TS: I was definitely expecting some surprises, some improv, and some prog out of this show from the CD, but what floored me more than anything was the precision in feel. What I mean by that is that a band plays tour dates throughout most of the year in support of an album and they will not always be great. They may not always find a way to get excited about a show. However, one could've fooled me into thinking it was their first show of the tour. The energy was there, the sound was great, they were tight and focused, and they way they played transcended a lot of the space in the room. It didn't feel like the music came from the stage, but instead, from all around us. It really made me put away any reservations I had about the trio setup, which I was worried wouldn't be able to accomplish the depth set forward on Friend and Foe.
BB: I glanced over and spotted Timmy playing air keyboards during one song, and that was the sort of effect Menomena seemed to have on everyone: a hypnotic kind of bliss. Aside from the drunk douchebag next to me and his girlfriend, people seemed completely entranced by the show. I myself just kept watching Brent in awe as his fingers attacked the keyboard. Most impressive to me was the group's collective timing; with a repertoire that celebrates unusual and unexpected beats and melodies, they never once appeared to miss an abrupt change or a complicated instrumental interplay.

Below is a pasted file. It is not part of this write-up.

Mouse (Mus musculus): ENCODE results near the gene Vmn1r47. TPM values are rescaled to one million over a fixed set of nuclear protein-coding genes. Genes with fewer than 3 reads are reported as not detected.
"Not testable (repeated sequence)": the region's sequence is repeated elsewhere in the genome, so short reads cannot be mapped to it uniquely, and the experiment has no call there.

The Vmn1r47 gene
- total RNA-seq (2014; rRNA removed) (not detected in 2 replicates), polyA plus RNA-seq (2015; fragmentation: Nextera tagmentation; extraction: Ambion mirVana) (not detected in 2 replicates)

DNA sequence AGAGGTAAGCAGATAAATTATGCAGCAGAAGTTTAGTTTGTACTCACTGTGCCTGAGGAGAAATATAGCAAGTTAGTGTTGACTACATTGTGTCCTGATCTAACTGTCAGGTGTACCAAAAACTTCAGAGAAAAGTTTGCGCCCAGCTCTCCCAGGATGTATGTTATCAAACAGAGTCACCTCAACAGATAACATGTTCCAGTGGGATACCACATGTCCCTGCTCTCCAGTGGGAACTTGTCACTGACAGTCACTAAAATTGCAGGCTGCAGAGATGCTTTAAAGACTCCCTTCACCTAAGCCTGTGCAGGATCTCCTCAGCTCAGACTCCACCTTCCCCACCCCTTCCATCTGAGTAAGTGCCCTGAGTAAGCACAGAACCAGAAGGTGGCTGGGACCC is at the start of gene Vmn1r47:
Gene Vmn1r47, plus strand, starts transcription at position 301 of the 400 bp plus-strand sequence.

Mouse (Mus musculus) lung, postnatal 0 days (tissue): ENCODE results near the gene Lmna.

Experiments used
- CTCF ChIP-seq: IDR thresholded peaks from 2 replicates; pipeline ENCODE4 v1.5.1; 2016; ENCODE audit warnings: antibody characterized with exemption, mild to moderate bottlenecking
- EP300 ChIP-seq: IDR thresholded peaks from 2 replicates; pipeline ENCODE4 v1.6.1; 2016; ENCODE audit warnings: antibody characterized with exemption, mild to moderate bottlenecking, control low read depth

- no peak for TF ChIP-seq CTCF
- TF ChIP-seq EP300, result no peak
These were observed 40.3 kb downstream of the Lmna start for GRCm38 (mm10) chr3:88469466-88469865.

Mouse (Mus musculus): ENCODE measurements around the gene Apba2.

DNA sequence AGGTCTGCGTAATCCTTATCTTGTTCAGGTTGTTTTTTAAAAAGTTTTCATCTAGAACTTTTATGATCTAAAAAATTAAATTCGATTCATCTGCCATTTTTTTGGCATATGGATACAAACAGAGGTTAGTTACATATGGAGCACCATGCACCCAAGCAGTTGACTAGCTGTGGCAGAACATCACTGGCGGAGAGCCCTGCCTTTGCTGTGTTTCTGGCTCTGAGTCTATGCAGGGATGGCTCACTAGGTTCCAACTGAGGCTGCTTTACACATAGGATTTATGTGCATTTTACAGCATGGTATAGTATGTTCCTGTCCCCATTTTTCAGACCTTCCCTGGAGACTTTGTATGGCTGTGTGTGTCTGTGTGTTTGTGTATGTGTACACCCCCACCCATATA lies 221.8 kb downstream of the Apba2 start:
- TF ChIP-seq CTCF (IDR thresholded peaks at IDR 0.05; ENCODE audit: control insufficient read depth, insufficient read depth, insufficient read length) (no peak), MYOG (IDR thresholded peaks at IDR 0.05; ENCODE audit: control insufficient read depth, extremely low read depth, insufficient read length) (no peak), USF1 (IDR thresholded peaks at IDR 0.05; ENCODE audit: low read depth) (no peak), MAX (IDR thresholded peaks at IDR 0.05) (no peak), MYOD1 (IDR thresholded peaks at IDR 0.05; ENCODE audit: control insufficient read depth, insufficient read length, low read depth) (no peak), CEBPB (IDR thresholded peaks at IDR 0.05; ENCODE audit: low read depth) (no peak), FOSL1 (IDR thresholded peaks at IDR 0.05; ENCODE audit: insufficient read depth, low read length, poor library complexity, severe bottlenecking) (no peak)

TS: Entrancement is a good word, Betsy. I could at one point, probably during "The Pelican," look down from our booth perch and see everyone's heads in the colored lights kind of nodding back and forth to the beat. That was a nice moment. They had the crowd on their side without a single mention of the Red Sox! That's a bo
BB: Yeah, go fig! I could have watched them all night; in fact, I'd quit my job if I could make it my full-time job to watch Menomena. They far exceeded any of my expectations. They may well have just become my favorite live act I saw this year. (*Other than Antiques, of course.)
TS: I would agree if I hadn't just seen Mount Eerie about a week before. But, that's another story for a different day. Menomena, unlike its Muppets counterpart, was powerful and cerebral, sticking with me in a difficult to describe way that only the best intangibles do. Hint hint: Check their tour schedule and see when they're coming to your town to find out what I'm talking about… or just go see *plug alert* ANTIQUES AND BUY ALL THEIR ALBUMS!! *plug alert*
BB: Thanks, Timmy Stardust!